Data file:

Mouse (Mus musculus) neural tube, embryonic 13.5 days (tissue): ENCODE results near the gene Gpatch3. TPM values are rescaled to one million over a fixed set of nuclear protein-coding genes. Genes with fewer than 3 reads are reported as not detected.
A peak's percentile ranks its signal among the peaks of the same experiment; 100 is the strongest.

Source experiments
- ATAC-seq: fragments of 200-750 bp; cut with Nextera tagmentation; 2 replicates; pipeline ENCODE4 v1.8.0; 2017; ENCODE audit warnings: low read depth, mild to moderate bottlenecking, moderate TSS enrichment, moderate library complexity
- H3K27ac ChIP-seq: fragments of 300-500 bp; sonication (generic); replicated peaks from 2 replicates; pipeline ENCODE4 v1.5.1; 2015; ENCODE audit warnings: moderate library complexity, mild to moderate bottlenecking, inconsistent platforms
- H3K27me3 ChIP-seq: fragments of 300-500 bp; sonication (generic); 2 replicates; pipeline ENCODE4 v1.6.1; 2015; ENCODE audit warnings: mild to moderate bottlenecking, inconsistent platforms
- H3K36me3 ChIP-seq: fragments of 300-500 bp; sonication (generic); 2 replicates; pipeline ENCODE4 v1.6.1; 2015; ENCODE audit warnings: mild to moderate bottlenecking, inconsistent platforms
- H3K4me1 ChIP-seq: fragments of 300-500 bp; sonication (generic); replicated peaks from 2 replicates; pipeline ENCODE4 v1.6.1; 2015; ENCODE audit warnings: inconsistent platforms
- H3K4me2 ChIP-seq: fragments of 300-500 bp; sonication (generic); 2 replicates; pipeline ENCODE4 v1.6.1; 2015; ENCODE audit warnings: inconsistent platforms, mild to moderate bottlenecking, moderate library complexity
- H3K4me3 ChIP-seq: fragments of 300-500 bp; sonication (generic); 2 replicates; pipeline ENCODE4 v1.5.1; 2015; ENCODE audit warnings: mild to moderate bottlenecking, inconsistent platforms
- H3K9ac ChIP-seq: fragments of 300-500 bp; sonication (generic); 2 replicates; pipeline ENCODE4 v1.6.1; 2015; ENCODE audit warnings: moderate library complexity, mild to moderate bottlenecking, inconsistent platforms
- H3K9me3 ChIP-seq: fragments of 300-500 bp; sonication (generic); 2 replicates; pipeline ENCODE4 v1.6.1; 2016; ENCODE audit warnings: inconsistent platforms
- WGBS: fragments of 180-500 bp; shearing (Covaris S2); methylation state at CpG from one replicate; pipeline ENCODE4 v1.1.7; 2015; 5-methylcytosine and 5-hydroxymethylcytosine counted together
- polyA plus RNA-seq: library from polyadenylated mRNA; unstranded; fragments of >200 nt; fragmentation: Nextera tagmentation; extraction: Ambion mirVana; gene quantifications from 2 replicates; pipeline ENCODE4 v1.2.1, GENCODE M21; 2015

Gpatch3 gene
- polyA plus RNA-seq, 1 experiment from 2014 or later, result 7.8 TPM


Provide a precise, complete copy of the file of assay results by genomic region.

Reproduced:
Mouse (Mus musculus) neural tube, embryonic 13.5 days (tissue): ENCODE results near the gene Gpatch3. TPM values are rescaled to one million over a fixed set of nuclear protein-coding genes. Genes with fewer than 3 reads are reported as not detected.
A peak's percentile ranks its signal among the peaks of the same experiment; 100 is the strongest.

Source experiments
- ATAC-seq: fragments of 200-750 bp; cut with Nextera tagmentation; 2 replicates; pipeline ENCODE4 v1.8.0; 2017; ENCODE audit warnings: low read depth, mild to moderate bottlenecking, moderate TSS enrichment, moderate library complexity
- H3K27ac ChIP-seq: fragments of 300-500 bp; sonication (generic); replicated peaks from 2 replicates; pipeline ENCODE4 v1.5.1; 2015; ENCODE audit warnings: moderate library complexity, mild to moderate bottlenecking, inconsistent platforms
- H3K27me3 ChIP-seq: fragments of 300-500 bp; sonication (generic); 2 replicates; pipeline ENCODE4 v1.6.1; 2015; ENCODE audit warnings: mild to moderate bottlenecking, inconsistent platforms
- H3K36me3 ChIP-seq: fragments of 300-500 bp; sonication (generic); 2 replicates; pipeline ENCODE4 v1.6.1; 2015; ENCODE audit warnings: mild to moderate bottlenecking, inconsistent platforms
- H3K4me1 ChIP-seq: fragments of 300-500 bp; sonication (generic); replicated peaks from 2 replicates; pipeline ENCODE4 v1.6.1; 2015; ENCODE audit warnings: inconsistent platforms
- H3K4me2 ChIP-seq: fragments of 300-500 bp; sonication (generic); 2 replicates; pipeline ENCODE4 v1.6.1; 2015; ENCODE audit warnings: inconsistent platforms, mild to moderate bottlenecking, moderate library complexity
- H3K4me3 ChIP-seq: fragments of 300-500 bp; sonication (generic); 2 replicates; pipeline ENCODE4 v1.5.1; 2015; ENCODE audit warnings: mild to moderate bottlenecking, inconsistent platforms
- H3K9ac ChIP-seq: fragments of 300-500 bp; sonication (generic); 2 replicates; pipeline ENCODE4 v1.6.1; 2015; ENCODE audit warnings: moderate library complexity, mild to moderate bottlenecking, inconsistent platforms
- H3K9me3 ChIP-seq: fragments of 300-500 bp; sonication (generic); 2 replicates; pipeline ENCODE4 v1.6.1; 2016; ENCODE audit warnings: inconsistent platforms
- WGBS: fragments of 180-500 bp; shearing (Covaris S2); methylation state at CpG from one replicate; pipeline ENCODE4 v1.1.7; 2015; 5-methylcytosine and 5-hydroxymethylcytosine counted together
- polyA plus RNA-seq: library from polyadenylated mRNA; unstranded; fragments of >200 nt; fragmentation: Nextera tagmentation; extraction: Ambion mirVana; gene quantifications from 2 replicates; pipeline ENCODE4 v1.2.1, GENCODE M21; 2015

Gpatch3 gene
- polyA plus RNA-seq, 1 experiment from 2014 or later, result 7.8 TPM